The site password is basa

In between the two trips and on our last day, I met with three private non-profit groups working with human trafficking victims. In a small cafe near Boudanath, two of my trekkers and I met with Anuradha Achara, Ms. Charimaya Tamang and Sabina Darshandhari, the founder, with Shakti Samuha. www.shakisamuha.org.np. Sabina told me they had received an award from Hillary Clinton for being known as the first human trafficking program in Nepal. They invited me to give a workshop to their staff in November 2014. I accepted enthusiastically.

Meeting with Shakti Samuha Staff, Kathmandu

Meeting with Shakti Samuha Staff, Kathmandu

Prior to meeting them, I met Glenda Houser the program manager of Beauty For Ashes, www.beautyforashesintl.com

Riding with Glenda to meet Dhru

Riding with Glenda to meet Dhru

and Dhru Thapa, founder of New Hope Foundation, www.newhopenepal.com.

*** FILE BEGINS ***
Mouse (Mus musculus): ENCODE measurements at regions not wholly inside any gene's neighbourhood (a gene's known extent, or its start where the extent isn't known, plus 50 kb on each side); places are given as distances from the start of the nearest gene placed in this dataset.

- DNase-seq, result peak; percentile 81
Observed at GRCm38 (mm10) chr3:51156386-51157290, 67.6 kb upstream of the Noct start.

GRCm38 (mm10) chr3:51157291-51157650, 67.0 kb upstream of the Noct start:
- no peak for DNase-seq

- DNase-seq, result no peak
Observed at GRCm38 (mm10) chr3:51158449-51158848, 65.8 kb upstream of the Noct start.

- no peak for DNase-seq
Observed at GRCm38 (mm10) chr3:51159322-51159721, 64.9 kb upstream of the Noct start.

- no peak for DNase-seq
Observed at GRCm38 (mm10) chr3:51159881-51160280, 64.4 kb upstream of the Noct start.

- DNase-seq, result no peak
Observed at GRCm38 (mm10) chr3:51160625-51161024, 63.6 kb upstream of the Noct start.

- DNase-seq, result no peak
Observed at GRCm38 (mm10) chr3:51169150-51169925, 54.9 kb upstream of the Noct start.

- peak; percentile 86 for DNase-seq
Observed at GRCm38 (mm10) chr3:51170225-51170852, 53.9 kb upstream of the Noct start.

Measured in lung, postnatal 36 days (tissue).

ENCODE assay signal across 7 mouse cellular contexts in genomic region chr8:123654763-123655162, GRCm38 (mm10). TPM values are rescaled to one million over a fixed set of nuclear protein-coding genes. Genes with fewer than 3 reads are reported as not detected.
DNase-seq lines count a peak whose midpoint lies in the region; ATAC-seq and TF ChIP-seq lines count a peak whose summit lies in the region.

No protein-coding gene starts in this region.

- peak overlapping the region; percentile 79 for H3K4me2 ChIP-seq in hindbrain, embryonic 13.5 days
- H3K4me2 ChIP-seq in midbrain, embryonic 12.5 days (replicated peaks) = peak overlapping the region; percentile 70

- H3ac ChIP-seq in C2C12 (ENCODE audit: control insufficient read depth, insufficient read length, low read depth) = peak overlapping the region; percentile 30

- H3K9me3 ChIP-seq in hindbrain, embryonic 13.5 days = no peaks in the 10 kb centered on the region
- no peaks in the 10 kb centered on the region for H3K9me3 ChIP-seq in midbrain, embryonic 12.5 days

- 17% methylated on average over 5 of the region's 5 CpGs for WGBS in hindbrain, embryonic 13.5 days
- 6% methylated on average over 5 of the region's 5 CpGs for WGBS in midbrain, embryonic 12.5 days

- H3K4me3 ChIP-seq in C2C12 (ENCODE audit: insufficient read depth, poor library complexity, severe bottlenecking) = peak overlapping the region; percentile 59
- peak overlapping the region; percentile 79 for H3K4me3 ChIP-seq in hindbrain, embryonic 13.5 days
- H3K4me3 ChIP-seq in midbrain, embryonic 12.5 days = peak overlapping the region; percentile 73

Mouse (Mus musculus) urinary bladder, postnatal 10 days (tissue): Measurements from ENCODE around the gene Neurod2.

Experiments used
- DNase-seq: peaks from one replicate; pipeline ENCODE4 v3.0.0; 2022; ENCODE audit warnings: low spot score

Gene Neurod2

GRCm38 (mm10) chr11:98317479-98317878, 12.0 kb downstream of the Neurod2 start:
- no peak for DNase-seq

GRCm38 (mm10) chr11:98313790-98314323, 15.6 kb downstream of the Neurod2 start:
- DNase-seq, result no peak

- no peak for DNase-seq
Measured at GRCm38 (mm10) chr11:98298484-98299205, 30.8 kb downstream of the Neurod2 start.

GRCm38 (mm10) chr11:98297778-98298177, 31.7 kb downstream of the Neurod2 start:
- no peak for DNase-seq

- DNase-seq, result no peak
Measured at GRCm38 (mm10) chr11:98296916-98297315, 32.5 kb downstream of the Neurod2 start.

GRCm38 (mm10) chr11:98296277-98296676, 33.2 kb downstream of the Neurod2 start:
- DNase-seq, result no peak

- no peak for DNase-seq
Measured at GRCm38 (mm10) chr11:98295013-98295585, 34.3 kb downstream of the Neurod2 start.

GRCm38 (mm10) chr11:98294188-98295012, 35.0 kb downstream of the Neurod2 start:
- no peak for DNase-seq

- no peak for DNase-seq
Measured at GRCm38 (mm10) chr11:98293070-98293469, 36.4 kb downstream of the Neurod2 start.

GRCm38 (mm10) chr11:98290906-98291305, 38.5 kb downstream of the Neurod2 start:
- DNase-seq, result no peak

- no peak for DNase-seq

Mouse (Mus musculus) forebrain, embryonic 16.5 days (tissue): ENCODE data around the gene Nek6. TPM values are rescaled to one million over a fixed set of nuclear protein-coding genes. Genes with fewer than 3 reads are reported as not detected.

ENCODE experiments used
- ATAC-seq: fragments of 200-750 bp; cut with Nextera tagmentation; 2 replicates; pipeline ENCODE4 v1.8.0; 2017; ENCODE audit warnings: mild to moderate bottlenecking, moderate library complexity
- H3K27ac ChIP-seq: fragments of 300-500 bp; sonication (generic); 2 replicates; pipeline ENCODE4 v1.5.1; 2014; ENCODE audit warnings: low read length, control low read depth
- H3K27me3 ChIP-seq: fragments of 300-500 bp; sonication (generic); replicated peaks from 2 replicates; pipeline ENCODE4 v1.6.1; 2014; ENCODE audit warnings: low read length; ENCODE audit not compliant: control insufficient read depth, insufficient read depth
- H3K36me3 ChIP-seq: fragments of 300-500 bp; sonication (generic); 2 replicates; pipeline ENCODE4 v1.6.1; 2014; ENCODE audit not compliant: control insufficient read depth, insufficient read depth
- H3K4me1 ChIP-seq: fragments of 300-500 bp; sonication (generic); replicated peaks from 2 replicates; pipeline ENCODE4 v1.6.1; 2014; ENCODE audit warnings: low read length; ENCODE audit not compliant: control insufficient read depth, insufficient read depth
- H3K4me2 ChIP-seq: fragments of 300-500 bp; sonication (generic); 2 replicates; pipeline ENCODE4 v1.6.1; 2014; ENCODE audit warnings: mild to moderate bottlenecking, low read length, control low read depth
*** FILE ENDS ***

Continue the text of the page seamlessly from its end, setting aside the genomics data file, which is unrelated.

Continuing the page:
Dhru's wife and "family".

Dhru’s wife and “family”.

Meeting each of this people inspired me deeply to continue my efforts in taking westerners to Nepal. We are in a unique position to help these worthwhile programs. The dates for our next trip to Nepal are October 21-November 1, 2014.  Two more people are needed to complete the group. There is an informational event this Sunday in Potomac Maryland.v Please contact me soon if you are interested in joining us!

 

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We Flew to Pokhara to Begin our Hike to Sanctuary Lodge, Oct. 16

We had an early breakfast and headed to the airport to fly to Pokhara to begin our hike. Neta, accompanied us as far as he could into the airport. After he left us we negotiated the domestic flight part of the airport on our own. In ways it is a contact sport because so many men would like to help carry our luggage and assist us. Our flight was delayed, but eventually we arrived in Pokhara after a smooth flight.

Arriving in Pokhura

Ashok, our hike leader, Ram and Reban our porters met us at the airport. After an orientation at Ker and Downey offices, we were driven to the village where we began our hike. We stopped at A temple located in an a Tibetan refuge camp. The temple is called “The house where God lived. ” We had opportunity to interact with many Tibetans selling souvenirs. It was lovely, so peaceful.